Getting started with the Vuze VR camera? Here are some of the best tips our Vuzers have to share!

Earlier this month one of our new Vuzers asked some questions on the Vuze Camera Owners Facebook group and we wanted to share the answers from our community of Vuze owners.

“Just got my Vuze camera. Now what? How do I get started? What are the best practices?”

Tips from: Wayne Grabowski
  • Level the camera.
  • Be aware of where the corners are pointing and keep anything you don't want sliced out of them.
  • Keep your subjects a few feet (4 to 5 feet) away from the camera for comfortable 3D viewing.
  • Charge your battery before drains when not in use.
  • Learn how to hold the camera without touching the lenses & wipe 'em off before shooting 'cause you probably touched them anyway. ;)
  • If the camera must move, keep it as steady and smooth as possible.
  • If you're filming indoors, do a test shot to see how the lighting looks---some lights (fluorescent lights) can have an odd color and/or flicker. (I keep a stash of incandescent bulbs for indoor lighting.)
  • Keep your videos short (for YouTube, at least).
  • You can't avoid mistakes while filming...stitching issues, for example...but they don't have to show up in your final video---edit ruthlessly.
  • I like 10 to 15 second clips with 1 to 2 second cross fades, but your content will determine what works for you.
  • You might want to use a separate audio recorder, like a Zoom H2, or something similar.
  • Use some kind of a lanyard---I use fishing line---to secure your camera to something secure if there is any risk of your camera falling. On a car, bicycle, SCUBA diving, etc.
  • Take time to learn about traditional 3D photography/video.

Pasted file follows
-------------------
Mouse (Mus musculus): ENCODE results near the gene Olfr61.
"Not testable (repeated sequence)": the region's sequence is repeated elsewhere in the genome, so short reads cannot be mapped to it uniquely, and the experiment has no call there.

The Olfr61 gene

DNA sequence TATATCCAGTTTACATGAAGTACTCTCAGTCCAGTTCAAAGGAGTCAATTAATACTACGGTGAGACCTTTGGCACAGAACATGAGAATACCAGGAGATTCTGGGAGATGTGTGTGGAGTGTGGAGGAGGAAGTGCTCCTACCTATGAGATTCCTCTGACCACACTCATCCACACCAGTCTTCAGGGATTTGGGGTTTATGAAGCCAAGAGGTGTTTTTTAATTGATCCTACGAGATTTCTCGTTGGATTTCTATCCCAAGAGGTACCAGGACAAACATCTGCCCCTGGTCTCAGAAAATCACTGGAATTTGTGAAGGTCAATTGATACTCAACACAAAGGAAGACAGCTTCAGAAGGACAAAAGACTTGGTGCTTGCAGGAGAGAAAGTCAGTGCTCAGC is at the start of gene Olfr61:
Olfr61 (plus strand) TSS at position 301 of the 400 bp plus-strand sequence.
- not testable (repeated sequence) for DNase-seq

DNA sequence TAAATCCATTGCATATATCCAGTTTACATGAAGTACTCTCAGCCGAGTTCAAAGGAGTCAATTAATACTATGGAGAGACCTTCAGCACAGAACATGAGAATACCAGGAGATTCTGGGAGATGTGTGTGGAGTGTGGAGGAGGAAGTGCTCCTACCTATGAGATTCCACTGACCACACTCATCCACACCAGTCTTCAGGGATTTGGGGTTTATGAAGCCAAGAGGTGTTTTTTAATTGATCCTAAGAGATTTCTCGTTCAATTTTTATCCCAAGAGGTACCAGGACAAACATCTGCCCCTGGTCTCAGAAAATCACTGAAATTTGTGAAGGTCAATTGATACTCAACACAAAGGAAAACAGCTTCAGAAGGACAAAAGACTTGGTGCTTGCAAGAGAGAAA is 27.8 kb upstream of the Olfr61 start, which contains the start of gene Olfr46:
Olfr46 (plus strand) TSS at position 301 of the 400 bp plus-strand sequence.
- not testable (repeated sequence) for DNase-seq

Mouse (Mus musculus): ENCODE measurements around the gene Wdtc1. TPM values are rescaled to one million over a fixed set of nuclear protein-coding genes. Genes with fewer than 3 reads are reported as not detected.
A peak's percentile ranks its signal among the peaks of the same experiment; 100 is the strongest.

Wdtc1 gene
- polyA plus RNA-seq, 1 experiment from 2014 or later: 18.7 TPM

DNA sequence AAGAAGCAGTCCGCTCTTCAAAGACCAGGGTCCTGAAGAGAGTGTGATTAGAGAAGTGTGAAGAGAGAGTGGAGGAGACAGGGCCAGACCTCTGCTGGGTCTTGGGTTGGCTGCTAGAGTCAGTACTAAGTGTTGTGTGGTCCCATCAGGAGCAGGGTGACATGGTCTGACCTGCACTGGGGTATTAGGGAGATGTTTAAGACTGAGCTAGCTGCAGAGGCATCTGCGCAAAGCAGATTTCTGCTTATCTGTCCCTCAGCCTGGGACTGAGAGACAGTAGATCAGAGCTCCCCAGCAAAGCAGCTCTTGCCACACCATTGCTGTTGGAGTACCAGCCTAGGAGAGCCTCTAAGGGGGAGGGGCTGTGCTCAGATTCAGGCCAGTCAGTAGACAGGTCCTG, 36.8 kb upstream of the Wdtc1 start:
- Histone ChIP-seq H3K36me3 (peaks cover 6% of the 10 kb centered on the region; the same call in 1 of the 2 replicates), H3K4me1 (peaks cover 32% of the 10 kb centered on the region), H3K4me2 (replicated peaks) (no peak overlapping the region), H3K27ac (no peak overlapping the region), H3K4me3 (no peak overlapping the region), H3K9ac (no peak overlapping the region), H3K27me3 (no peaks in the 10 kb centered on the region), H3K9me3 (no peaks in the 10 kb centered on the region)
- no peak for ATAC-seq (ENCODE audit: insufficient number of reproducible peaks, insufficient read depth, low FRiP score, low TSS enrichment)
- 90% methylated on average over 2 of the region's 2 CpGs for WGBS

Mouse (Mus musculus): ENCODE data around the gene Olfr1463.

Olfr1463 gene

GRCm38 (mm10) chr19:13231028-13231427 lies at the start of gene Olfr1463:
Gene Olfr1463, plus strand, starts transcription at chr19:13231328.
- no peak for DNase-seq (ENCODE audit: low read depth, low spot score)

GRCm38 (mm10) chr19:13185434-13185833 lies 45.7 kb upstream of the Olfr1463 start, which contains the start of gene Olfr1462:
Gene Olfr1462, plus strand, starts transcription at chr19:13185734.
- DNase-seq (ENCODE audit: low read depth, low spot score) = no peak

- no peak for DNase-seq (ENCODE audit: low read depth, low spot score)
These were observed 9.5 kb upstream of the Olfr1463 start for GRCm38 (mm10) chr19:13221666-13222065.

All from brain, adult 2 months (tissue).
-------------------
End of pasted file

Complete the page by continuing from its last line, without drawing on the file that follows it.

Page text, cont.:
Wayne's last but best tip: Ignore lists of what you MUST do...go be creative!*

Tips from: Darryl Learie
  • Awareness - Make sure the flap that covers the SD card is closed
  • If you are using a standard tripod take the handle off so it doesn’t appear in the video.
  • My most common mistakes are over sights, little no brainer things I forgot. Take your time to avoid mistakes.
  • If it’s windy anchor your tripod. You don’t want your expensive camera crashing over. I’d say if winds are approaching 20 mph.

Image courtesy of Wayne Grabowski

Tips from: Peterjan Jansen
  • Take a good look at what you are recording.
  • The best 3D effect is when there is an object up close and another a bit further away. That way your eyes have a reference point to see depth.
Tips from: Scott Nebeker
  • Remember that even nature hasn't solved the cross-eyed problem. Don't get down on yourself if close-in objects aren't matched up.

What are best practices to add additional lighting to a room and hide it from view?

Tips from: Theo Williams
  • The simplest answer to this is that the best place to hide non-movie content is under the camera. Attach lights around a monopod or tripod with a 1/4” screw adapter on top for the Vuze.
  • Lighting effects become a much greater challenge with moving 360 3D video. My solution was to make a helmet camera mount with a short monopod/stabilizer arm, to which I bolt a bike mount for a headlamp and onto which I then clip an adjustable wide/narrow beam battery powered spotlight. I can add color filters to the lens and adjust the light intensity, to deliver additional lighting effects to my filming.
  • However, I must remain mindful that any change in yaw (horizontal rotation whilst moving) will also alter the lighting source and direction of beam.
  • We have also experimented with a drone with a lighting unit attached, flown immediately overhead of the Vuze so it sits squarely in the upper nadir for easy removal later, in post-production. The advantage of the drone is that it can be kept locked to pointing in one direction as it flies in another direction, so the light source remains constant.
  • Of course, by far the easiest way to re-light your content is in post using Adobe etc.
Tips from: Wayne Grabowski:
  • Use higher watt bulbs in the existing fixtures and/or add lights hidden out of sight.
  • Check your lighting to be sure you don't introduce any flickering or color cast---fluorescent and LED lighting can do this.
  • I have a stash of incandescent lights I use for indoor filming.

Got any more tips? Join our Vuzers group on Facebook and share them!